1,000 Drowned Last Week in Mediterranean—One of the Deadliest in Migrant Crisis

By Petr Svab
Petr Svab
Petr Svab
Petr Svab is a reporter covering New York. Previously, he covered national topics including politics, economy, education, and law enforcement.
May 31, 2016 Updated: October 5, 2018

At least 1,000 people died in the Mediterranean Sea attempting to reach the European shores in the past week, according to the International Organization for Migration (IOM).

“The past eight days marks one of the deadliest periods yet in the migration crisis, which is now in its fourth year,” the organization stated on May 31.

Over 200,000 have been estimated to reach Italian borders by sea between Jan. 1 and May 29, often using unseaworthy barges in poor condition.

Over 2,400 have paid their lives for attempting the risky journey across the Mediterranean.

That’s significantly more than the 1,800 dead in the same period last year, though the number arrivals remained around the same as during this period last year.

The most deadly accident of the past week happened on May 26, when a wooden boat with over 550 on board started to take in water.

When a pump on board ran out of fuel, the migrants asked for more fuel from the captain of their tugboat. The tugboat itself carried about 800 migrants.

The captain refused to give them the fuel.

“At this point there was nothing left to do: the water was everywhere and we slowly started to sink,” said one of the survivors identified by IOM as Stefanos from Eritrea.

The captain of the tugboat cut the tug rope, leaving the wooden boat behind.

“There were between about 35 women and 40 children next to me: they all died,” said Stefanos, one of only 87 who survived.

Survivors told IOM they did’t want to take off in a boat without an engine, but were forced aboard by the smugglers.

Arrivals sharply increased in April and May this year, partly due to better weather and partly due to use of bigger wooden boats that can carry more people, said Federico Soda, Director of the IOM Coordination Office for the Mediterranean in Rome.

People ask for help after their boat overturned off the Libyan coast Thursday, May 26, 2016. (EUNAVFORMED via AP)
People ask for help after their boat overturned off the Libyan coast Thursday, May 26, 2016. (EUNAVFORMED via AP)

“Smugglers put over 700 migrants in the wooden boats, whereas the rubber ones generally carry only 100 to 120 people,” he said. “During the last few days we have had major accidents involving unsafe wooden boats. This also explains the increase in the number of migrants dead or missing: one accident can result in hundreds of fatalities.”

While Italy has seen mostly African migrants this year, Greece faces influx from the Middle East.

On 27 May a boat with 64 migrants issued a distress call while navigating south of Crete. The Greek Coast Guard, along with two fishing vessels, managed to transfer the migrants to the Port of Siteia. IOM visited Siteia a day later. Most of those rescued were from Afghanistan, Iran, Iraq, and Syria. The migrants included a 9-month-old Iraqi baby and a 71-year-old Iraqi woman, traveling alone. According to the migrants, they were forced to pay the smugglers between $5,000 and $7,500 for their passage.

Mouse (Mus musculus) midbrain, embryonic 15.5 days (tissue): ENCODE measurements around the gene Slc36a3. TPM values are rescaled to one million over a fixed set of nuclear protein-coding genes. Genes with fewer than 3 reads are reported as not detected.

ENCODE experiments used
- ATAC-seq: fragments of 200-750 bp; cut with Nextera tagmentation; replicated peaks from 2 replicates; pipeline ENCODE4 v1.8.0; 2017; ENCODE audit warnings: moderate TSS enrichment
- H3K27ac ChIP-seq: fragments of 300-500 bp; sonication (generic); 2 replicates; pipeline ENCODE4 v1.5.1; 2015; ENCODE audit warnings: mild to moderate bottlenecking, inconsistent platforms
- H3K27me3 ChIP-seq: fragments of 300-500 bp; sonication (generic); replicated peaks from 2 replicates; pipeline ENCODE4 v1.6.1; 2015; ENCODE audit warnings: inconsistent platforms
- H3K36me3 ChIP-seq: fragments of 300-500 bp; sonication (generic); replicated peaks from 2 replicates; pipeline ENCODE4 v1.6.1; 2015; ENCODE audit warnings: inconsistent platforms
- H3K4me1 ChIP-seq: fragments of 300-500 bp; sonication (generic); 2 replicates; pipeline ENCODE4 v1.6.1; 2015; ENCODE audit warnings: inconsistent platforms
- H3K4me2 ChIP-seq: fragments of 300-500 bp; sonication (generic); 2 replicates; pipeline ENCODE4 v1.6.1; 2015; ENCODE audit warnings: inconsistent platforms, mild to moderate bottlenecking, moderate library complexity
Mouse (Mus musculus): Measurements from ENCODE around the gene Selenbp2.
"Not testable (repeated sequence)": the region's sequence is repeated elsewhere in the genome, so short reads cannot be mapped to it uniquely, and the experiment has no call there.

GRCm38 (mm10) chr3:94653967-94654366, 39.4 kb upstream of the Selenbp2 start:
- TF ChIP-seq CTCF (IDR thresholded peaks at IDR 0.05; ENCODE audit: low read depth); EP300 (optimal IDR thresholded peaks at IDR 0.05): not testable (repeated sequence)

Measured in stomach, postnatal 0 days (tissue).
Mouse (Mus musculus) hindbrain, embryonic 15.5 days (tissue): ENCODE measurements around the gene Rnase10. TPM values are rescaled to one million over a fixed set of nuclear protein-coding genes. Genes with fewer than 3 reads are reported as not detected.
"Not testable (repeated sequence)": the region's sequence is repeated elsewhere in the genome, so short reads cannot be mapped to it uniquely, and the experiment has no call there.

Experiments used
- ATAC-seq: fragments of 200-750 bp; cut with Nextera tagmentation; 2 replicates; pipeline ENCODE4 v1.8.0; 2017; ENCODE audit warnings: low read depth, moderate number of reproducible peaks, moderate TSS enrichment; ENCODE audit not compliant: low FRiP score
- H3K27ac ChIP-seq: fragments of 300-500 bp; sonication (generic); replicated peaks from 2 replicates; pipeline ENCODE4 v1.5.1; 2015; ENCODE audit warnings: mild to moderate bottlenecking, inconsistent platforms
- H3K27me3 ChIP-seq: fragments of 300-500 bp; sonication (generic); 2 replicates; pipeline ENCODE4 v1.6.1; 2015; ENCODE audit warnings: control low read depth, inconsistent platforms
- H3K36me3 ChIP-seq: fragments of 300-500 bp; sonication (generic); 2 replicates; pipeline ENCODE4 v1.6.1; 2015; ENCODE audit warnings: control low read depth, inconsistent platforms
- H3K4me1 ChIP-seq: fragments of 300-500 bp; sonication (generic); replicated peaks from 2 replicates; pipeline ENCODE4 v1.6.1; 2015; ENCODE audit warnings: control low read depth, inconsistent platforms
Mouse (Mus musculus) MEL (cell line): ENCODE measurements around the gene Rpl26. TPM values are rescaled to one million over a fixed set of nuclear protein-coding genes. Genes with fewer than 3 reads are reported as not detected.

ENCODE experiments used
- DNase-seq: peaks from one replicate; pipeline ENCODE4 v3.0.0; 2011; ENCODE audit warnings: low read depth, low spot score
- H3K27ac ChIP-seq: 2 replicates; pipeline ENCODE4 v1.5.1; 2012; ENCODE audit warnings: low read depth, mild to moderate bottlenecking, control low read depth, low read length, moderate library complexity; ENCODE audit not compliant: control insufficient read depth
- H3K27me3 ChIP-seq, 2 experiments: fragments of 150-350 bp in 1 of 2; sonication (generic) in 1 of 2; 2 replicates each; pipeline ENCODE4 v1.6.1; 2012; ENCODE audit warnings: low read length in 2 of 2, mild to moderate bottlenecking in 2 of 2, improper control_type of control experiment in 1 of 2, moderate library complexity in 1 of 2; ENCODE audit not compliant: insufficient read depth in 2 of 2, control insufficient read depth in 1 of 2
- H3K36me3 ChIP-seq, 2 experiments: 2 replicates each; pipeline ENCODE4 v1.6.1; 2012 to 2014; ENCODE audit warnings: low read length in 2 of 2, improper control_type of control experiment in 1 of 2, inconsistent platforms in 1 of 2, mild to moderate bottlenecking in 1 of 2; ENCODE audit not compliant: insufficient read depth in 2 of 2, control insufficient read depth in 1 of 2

A 40 year old Iraqi man shared his story with the IOM:

“Before the war our life in Iraq was wonderful. I owned a supermarket, a truck and I had a beautiful house. Now I have nothing. I sold everything to save my family and myself. In 2014 I managed to send my 3 children and my wife in Glasgow. I paid $25,000 for each one of them to travel on a false passport from Turkey by air. I missed them so much I decided after two years to leave Iraq. Meanwhile the situation with terrorists has been deteriorated. We are not safe. Every night I see the terrorists 300 meters away from my house. Our lives are constantly at risk.”

“I found a smuggler in Iraq who transferred me to Istanbul, Turkey. In Istanbul it is very easy to find smuggler. Every coffee shop is full of smugglers. They ask you “Where do you want to go? Germany?” They send you to Germany. Turkish police and smugglers work together. Turkish policemen ask for bribes from the migrants in order to let them leave without documents. From Istanbul, the smugglers took us to the Dalamar district of Marmaris. I spent 10 days in a house, along with other migrants. We were locked in a house.”

“After 10 days, they transferred us to the port. We saw the ship at midnight. The smuggler asked if we wanted to get on board. It seemed to be seaworthy and I paid $5,000 to go to Italy and then on to Scotland to find my family. The Turkish police oversaw the whole operation. They assisted us to get on board and they escorted us 200 meters away from the coast, and then they turned back!”

“On the ship the smugglers took our mobiles and locked us inside for the most of the journey. They were on the upper deck, where they were driving and smoking marihuana. They didn’t let us see them. They just shouted at us: “Shut up! Shut up!” They didn’t give us food or water for 36 hours. There was no toilet on our deck.”

“The ship was decent, but the weather was rough. Water came into the hold from the waves. Everyone was crying, vomiting and some lost conscious couple of times. We were scared and thought we were dying. At this point we called the Coast Guard and asked them to rescue us.”

“Now I want to go to my family more than anything else. I can’t wait for six months until the asylum procedure ends. I have money. I will pay someone to take me to my family. I sold everything, just to be with them. I will go. I don’t care if I live or die during the journey. Six months is too long.”

Petr Svab
Petr Svab
Petr Svab is a reporter covering New York. Previously, he covered national topics including politics, economy, education, and law enforcement.